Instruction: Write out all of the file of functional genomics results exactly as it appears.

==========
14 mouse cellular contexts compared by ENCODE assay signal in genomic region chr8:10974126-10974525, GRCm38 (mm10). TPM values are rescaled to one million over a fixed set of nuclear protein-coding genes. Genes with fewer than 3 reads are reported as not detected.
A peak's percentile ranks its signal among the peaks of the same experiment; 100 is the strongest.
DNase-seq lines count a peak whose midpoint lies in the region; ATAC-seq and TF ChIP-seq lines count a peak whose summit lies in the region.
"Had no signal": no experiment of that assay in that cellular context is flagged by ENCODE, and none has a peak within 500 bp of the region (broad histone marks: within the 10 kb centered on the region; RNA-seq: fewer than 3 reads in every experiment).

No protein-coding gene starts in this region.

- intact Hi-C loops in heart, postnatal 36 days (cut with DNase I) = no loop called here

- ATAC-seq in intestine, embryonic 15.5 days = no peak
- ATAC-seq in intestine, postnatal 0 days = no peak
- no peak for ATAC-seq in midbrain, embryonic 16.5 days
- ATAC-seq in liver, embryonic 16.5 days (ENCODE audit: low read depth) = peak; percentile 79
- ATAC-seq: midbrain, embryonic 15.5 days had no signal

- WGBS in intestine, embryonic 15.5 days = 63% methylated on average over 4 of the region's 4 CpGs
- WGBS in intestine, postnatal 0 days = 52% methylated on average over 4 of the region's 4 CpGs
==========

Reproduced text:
14 mouse cellular contexts compared by ENCODE assay signal in genomic region chr8:10974126-10974525, GRCm38 (mm10). TPM values are rescaled to one million over a fixed set of nuclear protein-coding genes. Genes with fewer than 3 reads are reported as not detected.
A peak's percentile ranks its signal among the peaks of the same experiment; 100 is the strongest.
DNase-seq lines count a peak whose midpoint lies in the region; ATAC-seq and TF ChIP-seq lines count a peak whose summit lies in the region.
"Had no signal": no experiment of that assay in that cellular context is flagged by ENCODE, and none has a peak within 500 bp of the region (broad histone marks: within the 10 kb centered on the region; RNA-seq: fewer than 3 reads in every experiment).

No protein-coding gene starts in this region.

- intact Hi-C loops in heart, postnatal 36 days (cut with DNase I) = no loop called here

- ATAC-seq in intestine, embryonic 15.5 days = no peak
- ATAC-seq in intestine, postnatal 0 days = no peak
- no peak for ATAC-seq in midbrain, embryonic 16.5 days
- ATAC-seq in liver, embryonic 16.5 days (ENCODE audit: low read depth) = peak; percentile 79
- ATAC-seq: midbrain, embryonic 15.5 days had no signal

- WGBS in intestine, embryonic 15.5 days = 63% methylated on average over 4 of the region's 4 CpGs
- WGBS in intestine, postnatal 0 days = 52% methylated on average over 4 of the region's 4 CpGs